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POA Weekly – Week 13: What are an Attorney’s Obligations Under the Substitute Decisions Act?

As already noted, the Substitute Decisions Act (the “SDA”) sets out the framework within which decisions regarding the management of property, and personal care are made. The SDA is a collection of statutory duties and obligations for attorneys, and is codified in such a form so as to prescribe the rules, so to speak, for the attorneys.[1]

The SDA applies not only to attorneys under a POA, but also to statutory guardians and to court appointed guardians. The SDA sets out separately the types of duties applicable to attorneys for property, and for personal care.

The duties and responsibilities are similar as regards property and personal care, but differences do exist. The SDA divided the provisions into decisions involving property, and personal care.

The many duties and responsibilities for attorneys, either for property or personal care, make it essential that an attorney/grantor of such power is educated such that each role assumed may be fulfilled to the best of one’s ability while understanding the extent of the authority, and scope of duties and liabilities granted, or received.

A POA is viewed as a beneficial planning tool because of its flexibility, the power terminating on death and active from the date it is executed. Notably, the POA for Personal Care only becomes active when a person is incapable of making the relevant care or treatment decision.  Customization is optional, and therefore POA’S are useful tools.  In certain circumstances, trusts may be better suited for the management of assets in the event of incapacity.  There are many advantages to a trust document, including the benefit of continuity on death.  This is only an aside for consideration as an alternative, either way, careful and considered planning should prevail.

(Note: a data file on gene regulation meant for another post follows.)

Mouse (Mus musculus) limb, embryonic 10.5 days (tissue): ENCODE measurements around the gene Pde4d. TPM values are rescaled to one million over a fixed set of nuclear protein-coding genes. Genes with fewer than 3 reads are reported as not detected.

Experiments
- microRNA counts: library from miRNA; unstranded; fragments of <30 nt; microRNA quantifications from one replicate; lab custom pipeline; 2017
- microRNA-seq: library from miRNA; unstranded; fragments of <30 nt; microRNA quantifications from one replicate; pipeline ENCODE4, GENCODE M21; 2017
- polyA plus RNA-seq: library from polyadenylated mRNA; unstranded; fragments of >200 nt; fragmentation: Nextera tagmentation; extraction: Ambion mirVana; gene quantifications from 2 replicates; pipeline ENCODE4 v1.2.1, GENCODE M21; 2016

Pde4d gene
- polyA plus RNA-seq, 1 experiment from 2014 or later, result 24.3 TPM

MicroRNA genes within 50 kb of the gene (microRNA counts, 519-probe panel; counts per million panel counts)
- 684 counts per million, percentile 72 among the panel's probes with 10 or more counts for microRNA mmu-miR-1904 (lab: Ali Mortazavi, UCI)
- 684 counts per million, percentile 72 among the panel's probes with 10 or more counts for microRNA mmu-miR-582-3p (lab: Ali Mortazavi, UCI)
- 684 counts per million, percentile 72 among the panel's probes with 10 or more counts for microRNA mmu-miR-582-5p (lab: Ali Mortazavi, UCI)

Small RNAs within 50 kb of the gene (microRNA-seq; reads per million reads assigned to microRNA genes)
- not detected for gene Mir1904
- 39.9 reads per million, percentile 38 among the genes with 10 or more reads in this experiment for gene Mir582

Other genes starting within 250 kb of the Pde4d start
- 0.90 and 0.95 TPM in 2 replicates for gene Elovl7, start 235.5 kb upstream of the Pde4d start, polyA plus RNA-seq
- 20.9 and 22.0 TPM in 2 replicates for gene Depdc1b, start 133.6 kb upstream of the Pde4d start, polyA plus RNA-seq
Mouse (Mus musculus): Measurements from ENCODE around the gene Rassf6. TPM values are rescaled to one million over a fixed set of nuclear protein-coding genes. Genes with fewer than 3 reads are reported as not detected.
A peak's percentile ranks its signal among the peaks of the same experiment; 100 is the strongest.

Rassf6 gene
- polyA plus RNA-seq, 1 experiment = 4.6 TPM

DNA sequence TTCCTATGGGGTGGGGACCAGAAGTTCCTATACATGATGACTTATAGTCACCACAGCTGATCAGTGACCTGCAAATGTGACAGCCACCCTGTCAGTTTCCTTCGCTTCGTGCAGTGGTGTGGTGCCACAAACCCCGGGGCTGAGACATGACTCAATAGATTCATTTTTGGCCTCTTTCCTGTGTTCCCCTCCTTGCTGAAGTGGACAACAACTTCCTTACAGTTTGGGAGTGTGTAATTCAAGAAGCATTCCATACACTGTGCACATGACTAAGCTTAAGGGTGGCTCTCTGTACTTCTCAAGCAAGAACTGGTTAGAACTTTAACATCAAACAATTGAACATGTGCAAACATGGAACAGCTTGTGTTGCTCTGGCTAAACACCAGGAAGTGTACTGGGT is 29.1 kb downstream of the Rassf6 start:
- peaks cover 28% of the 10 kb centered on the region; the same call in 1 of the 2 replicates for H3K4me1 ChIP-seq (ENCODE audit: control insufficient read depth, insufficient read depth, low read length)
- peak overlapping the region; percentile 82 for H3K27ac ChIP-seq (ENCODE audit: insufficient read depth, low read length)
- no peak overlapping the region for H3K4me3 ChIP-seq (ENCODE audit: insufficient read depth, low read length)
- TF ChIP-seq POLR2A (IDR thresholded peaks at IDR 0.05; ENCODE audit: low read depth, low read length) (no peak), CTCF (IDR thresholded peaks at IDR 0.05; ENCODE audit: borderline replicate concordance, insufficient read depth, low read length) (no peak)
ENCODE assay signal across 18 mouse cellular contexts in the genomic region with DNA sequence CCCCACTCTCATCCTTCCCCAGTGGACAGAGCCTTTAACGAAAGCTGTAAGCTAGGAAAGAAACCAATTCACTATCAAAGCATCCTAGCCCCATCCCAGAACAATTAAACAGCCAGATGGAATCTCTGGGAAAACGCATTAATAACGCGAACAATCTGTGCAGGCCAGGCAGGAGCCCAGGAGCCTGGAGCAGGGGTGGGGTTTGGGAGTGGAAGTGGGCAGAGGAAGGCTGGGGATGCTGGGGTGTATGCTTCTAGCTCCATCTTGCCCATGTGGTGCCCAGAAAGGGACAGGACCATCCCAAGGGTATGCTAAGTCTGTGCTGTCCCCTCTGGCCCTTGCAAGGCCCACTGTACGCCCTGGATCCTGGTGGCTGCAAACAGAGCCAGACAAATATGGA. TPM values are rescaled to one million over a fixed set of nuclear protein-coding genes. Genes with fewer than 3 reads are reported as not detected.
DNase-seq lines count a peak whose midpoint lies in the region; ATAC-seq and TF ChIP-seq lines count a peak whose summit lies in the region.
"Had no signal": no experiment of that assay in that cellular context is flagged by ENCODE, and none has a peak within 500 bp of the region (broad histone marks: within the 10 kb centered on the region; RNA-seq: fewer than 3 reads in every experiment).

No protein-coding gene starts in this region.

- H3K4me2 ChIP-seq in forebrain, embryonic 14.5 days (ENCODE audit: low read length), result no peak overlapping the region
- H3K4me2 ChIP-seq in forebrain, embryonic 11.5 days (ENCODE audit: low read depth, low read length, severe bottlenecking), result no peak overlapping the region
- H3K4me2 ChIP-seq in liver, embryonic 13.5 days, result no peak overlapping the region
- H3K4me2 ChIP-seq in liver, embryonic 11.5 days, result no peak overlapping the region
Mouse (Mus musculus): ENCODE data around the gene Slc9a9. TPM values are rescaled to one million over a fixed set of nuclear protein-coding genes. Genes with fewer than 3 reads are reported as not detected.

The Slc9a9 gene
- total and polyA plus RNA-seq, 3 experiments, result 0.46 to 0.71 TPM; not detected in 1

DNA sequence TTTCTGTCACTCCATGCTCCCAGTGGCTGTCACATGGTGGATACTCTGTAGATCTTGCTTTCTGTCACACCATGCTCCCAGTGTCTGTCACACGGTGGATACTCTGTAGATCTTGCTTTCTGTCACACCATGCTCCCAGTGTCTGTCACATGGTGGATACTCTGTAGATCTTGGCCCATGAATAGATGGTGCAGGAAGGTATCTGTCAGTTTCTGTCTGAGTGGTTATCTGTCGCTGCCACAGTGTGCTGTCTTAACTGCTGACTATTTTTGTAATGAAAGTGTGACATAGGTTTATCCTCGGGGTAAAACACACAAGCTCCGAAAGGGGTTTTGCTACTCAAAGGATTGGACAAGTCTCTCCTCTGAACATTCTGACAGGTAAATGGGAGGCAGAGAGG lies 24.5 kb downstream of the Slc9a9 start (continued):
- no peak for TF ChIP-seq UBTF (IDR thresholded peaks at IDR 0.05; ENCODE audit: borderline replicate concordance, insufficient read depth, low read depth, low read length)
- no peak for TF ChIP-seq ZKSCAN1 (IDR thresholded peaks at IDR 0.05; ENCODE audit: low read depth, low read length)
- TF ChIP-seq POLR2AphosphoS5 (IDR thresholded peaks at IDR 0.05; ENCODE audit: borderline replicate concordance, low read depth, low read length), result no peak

[1] “Checklist: Duties of an Attorney Under Power of Attorney for Property” online at: http://www.welpartners.com/resources/WEL_CapacityChecklist_POA_Property.pdf and “Checklist: Duties of an Attorney Under Power of Attorney for Personal Care” http://www.welpartners.com/resources/WEL_CapacityCheckist_POA_PersonalCare.pdf

This paper is intended for the purposes of providing information only and is to be used only for the purposes of guidance. This paper is not intended to be relied upon as the giving of legal advice and does not purport to be exhaustive.

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